Contributing Monkie Sarah Backhouse
Published on April 25, 2008
I’ve eaten flax before and thought it tasted like the sawdust that covers the floor at the circus. But as it is a superfood, I’m determined to unearth all of its amazing health-giving properties and attempt to talk my palate into trying it again. Because, filled as it is with unique nutritious qualities, flaxseed certainly deserves its superstar status.
Flaxseeds are full of lignans — “up to 800 times the amount as in any tested plant food” — which is a promising cancer fighting agent (especially breast and colon cancer). Flax consumption can help reduce total cholesterol, including the bad kind and triglycerides. Which makes it good news for the heart as well. As flax is loaded with omega-3 fatty acids, it can help diabetics reduce their blood sugar levels and ease the painful inflammation associated with arthritis.
How? Flax increases immunity, helping the body to defend itself against bacteria and viruses. It also stabilizes hormones, making it a menopausal woman’s best friend. And finally, as flax is full of fiber, it fights everyone’s worst enemy, constipation.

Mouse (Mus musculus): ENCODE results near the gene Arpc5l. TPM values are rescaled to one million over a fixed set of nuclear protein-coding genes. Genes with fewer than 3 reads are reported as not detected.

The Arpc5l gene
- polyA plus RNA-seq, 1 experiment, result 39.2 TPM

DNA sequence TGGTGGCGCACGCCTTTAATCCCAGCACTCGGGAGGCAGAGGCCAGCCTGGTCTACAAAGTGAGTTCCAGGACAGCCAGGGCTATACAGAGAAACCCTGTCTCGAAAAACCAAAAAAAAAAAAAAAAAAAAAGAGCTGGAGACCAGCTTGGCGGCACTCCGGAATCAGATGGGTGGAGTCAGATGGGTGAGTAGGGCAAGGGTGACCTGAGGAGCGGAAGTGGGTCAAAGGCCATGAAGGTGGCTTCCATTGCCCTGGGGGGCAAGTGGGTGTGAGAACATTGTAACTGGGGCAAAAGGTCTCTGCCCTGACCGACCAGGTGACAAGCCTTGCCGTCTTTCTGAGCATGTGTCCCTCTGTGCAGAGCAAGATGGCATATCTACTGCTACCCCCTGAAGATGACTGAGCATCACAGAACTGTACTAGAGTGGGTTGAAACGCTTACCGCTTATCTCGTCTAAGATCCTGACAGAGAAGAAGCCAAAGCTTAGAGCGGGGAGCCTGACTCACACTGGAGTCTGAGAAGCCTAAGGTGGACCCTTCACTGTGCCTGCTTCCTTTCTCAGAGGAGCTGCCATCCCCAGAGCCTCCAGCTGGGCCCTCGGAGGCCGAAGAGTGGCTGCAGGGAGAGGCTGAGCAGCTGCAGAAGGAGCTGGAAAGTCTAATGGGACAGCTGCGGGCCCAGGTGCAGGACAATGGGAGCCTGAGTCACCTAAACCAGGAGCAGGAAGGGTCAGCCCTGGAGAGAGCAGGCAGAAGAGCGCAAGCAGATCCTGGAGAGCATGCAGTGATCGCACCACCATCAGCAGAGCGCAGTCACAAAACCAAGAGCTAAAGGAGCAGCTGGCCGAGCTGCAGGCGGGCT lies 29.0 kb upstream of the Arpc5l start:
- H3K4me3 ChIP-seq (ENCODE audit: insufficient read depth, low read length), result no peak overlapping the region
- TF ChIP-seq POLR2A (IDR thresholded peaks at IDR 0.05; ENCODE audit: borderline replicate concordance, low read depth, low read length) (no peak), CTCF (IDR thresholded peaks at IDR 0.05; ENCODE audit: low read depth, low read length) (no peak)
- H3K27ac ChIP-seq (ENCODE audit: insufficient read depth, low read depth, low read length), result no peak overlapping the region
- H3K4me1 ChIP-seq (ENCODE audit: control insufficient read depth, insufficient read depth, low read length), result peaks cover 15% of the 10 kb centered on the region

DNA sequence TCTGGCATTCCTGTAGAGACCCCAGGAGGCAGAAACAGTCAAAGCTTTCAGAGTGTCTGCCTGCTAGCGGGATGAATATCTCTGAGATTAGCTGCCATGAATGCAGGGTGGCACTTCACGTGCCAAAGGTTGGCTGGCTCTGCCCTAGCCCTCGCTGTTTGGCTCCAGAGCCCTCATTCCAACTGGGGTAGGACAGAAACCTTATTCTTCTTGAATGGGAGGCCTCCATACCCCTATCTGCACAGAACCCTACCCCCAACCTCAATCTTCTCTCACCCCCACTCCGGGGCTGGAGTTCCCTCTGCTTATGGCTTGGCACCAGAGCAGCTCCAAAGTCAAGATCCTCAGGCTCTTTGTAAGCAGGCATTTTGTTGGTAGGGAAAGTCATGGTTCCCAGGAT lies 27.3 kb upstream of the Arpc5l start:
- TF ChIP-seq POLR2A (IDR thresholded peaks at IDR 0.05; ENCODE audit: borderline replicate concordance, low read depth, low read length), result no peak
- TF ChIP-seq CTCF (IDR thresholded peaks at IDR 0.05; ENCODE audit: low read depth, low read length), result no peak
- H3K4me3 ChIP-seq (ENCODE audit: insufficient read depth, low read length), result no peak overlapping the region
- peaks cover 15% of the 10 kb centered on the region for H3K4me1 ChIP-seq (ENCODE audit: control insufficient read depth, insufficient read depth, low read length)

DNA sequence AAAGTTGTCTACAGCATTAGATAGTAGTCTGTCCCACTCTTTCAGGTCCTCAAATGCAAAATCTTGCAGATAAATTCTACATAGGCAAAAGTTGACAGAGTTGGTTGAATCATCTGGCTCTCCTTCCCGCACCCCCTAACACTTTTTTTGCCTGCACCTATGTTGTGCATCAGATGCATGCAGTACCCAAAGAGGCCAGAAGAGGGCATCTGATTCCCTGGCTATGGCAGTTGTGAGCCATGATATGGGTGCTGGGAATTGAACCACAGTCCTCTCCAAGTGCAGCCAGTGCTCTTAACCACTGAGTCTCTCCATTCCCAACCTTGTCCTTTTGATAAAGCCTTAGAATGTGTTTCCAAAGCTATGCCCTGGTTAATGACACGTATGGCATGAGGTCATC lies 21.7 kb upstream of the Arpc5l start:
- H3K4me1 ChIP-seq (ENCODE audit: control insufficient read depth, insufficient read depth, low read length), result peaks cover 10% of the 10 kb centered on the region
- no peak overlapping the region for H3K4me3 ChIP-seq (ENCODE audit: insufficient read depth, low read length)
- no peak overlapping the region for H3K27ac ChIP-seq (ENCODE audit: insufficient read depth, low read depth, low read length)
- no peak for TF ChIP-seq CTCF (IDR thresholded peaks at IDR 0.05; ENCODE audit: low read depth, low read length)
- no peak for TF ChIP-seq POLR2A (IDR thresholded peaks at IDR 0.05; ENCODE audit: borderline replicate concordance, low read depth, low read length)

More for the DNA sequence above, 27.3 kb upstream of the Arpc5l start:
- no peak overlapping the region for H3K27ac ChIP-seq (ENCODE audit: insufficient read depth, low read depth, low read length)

On paper it looks good. Now on to the gastronomic conundrum: how to eat it?
For starters, always purchase whole flaxseed to ensure maximum potency. Grind at home using a coffee grinder of Balmix to unleash optimum nutrient value. Serving suggestions include: sprinkling on cereal or salad; adding a teaspoon or so to smoothies; mixing it into home-made pancakes or muffin batter; making a sweet or savory porridge; or baking flax seed foccacia style bread.
You can also consider swapping out your regular olive oil for the nuttier flaxseed oil, bearing in mind that while it may have the omega-3s, it lacks the lignans and fiber. If you’re still stuck for ideas, check out RecipeZaar’s 774 flaxseed recipes.
Whatever you do — don’t just shove a spoonful of it in your mouth. It’ll put you off flaxseed and circuses.